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Labor Report

Upping the Minimum Wage PressureWage

You know about my minimum wage proposals – including one that ups the rate from $7.25 to $10.10 by January 1, and one that moves the tipped minimum to 70 percent of that regular base hourly rate – and you no doubt know that other state lawmakers have proposed their own designs on how Pennsylvania’s minimum should be increased.

So far, none of them have received an ounce of consideration in Harrisburg while the rest of the country has raised the minimum wage to not just a hot-button issue but a presidential one.

But that’s going to change because the Senate Labor and Industry Committee is planning a hearing during the morning of May 5, and I am planning to amplify our push to increase the minimum during a press conference that afternoon.

I’ll talk about my minimum wage bills during the press conference and I’ll be joined by others who will also explain why the base hourly rate needs to move higher.

Once again to the critics who suggest paying frontline workers more will somehow hurt employers and local economies – higher minimum wages have never done that and the latest studies by the Center for Economic and Policy Research and the Institute for Research on Labor and Employment at Cal-Berkeley prove it:

“Businesses, they found, absorbed the costs through lower job turnover, small price increases, and higher productivity,” Mother Jones reported.

Sounds kind of like an echo, does it not?

One other important fact in this debate, which was editorialized today by the Philadelphia Inquirer, is that people who are working frontline jobs are also receiving welfare – because they are required by law to work if they want the government's support.

“A study by the University of California, Berkeley, showed that 56 percent of federal and state dollars spent on TANF, Medicaid, food stamps, and the earned income tax credit goes to working families and individuals. Fast-food workers are prominent among them, but welfare recipients also include part-time college faculty, which sends a terrible message about the value of education,” the Inquirer editorial board wrote.

Supporters of a better minimum wage have been arguing this point, too, for a long time. “Working poor” means a greater dependence on taxpayers.

Let’s cut through the clutter and bring Pennsylvania into the 21st century with a more-just minimum wage.

Labor News of NoteWorker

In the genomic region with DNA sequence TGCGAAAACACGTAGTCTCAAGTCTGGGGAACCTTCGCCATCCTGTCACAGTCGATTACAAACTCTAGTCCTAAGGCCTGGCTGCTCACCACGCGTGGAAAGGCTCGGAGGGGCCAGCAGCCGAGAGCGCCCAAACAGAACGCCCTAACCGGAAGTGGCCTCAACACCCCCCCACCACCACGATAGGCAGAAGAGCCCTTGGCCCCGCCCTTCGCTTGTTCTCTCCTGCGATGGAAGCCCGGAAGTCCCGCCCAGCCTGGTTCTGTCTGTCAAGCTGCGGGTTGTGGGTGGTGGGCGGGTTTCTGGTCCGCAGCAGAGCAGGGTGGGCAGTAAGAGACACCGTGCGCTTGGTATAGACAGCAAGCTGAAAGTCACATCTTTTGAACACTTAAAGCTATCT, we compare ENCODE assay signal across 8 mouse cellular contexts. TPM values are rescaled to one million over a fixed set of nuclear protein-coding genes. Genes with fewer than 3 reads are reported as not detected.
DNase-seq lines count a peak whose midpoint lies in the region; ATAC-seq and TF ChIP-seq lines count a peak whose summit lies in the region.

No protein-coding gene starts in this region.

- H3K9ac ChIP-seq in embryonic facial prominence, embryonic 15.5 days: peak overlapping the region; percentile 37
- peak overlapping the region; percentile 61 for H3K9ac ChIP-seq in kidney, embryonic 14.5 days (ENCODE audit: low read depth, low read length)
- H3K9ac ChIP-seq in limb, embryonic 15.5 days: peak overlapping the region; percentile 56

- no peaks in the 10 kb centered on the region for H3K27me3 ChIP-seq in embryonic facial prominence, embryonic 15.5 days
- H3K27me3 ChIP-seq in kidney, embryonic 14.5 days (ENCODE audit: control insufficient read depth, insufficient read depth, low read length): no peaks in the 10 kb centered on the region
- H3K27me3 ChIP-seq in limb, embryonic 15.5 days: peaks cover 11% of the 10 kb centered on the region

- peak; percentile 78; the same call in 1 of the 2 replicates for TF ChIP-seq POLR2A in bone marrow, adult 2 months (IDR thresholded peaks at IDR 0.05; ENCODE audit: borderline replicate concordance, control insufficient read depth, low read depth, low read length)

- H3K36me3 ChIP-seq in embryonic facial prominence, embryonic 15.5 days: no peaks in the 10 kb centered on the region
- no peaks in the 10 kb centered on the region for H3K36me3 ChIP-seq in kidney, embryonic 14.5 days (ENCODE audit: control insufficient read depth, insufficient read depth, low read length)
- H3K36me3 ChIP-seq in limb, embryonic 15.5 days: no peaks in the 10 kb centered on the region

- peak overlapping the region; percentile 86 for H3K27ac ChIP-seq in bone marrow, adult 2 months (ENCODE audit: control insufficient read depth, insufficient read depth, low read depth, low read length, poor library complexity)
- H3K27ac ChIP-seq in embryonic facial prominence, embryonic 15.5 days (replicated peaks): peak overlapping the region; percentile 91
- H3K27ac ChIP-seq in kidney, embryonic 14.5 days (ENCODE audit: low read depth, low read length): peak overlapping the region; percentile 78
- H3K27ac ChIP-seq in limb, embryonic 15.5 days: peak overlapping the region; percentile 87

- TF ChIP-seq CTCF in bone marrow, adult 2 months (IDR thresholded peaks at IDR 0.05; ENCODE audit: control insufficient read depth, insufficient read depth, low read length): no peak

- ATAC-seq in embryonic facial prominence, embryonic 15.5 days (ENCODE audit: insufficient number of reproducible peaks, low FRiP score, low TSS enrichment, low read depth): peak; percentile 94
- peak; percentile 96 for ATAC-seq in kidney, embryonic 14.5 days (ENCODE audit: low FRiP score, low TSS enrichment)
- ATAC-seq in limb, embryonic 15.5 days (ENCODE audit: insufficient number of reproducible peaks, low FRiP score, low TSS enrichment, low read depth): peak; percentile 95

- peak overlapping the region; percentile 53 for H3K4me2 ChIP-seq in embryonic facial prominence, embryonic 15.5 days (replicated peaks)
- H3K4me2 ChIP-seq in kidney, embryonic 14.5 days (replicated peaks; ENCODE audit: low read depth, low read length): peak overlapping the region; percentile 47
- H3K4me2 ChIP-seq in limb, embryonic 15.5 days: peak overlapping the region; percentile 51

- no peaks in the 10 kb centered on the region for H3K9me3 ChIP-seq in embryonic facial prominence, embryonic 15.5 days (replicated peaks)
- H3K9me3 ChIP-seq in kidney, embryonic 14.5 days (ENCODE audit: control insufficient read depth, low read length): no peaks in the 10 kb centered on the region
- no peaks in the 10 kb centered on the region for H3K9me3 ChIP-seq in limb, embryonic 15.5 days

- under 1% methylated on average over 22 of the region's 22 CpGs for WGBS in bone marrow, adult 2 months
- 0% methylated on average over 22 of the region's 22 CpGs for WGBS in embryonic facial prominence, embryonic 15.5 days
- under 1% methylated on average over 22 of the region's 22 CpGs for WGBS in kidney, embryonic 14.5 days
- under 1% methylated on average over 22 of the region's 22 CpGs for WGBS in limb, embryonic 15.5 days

• Bloomberg is taking issue with new U.S. Department of Labor rules that seek to protect unsuspecting consumers who want to invest for retirement. I disagree with Bloomberg, of course. It’s still hard to imagine how some work very hard to defend dishonesty and the unfair status quo.

Still, there is some good info about Labor’s decisions, and the linked article will help you defend against the naysayers who just want to keep things the same.

This is an important story because not even Democrats and labor are in agreement on what should happen, as the AP reported this morning:

“But some Democrats and labor unions say such measures facilitate agreements that wind up destroying jobs in the U.S. and creating jobs in nations that lack the environmental and worker safety protections that exist in the United States.”

  • In what may be good news, finally, for unions, The Wall Street Journal is reporting that business lawyers are getting calls from companies worried about the new National Labor Relations rule dealing with union-organizing elections.

Fair Wage Business of the WeekMaser

If you’re experiencing a great deal of stress these days, look no further than Christina Maser – a member of Businesses for a Fair Minimum Wage and Pennsylvania Businesses for a Fair Minimum Wage – to calm your mind, body and soul. 

Based in Lancaster, Christina Maser’s line of food, candle and bath and body products are as commonsense as the company’s support for minimum wage increases in Pennsylvania and the entire nation.  At Christina Maser, everything sold by the company is natural, local and ecological. Inspired by fresh, homegrown foods, this is a company with a progressive mind and an organic heart.

From lightly scented soy candles and room sprays that will erase your worries, to jams that will fill your belly, Christina Maser’s product lines celebrate the abandonment of chemicals, additives and overflowing landfills.

I encourage you to explore this good-intentioned company’s products and see how they speak to your inner spirit.  If Lancaster is too far from home, visit and view or purchase Christina Maser items, if you choose. 

Interested in joining the growing network of businesses belonging to Businesses for a Fair Minimum Wage and Pennsylvania Businesses for a Fair Minimum Wage?  Click on the links below to sign-up.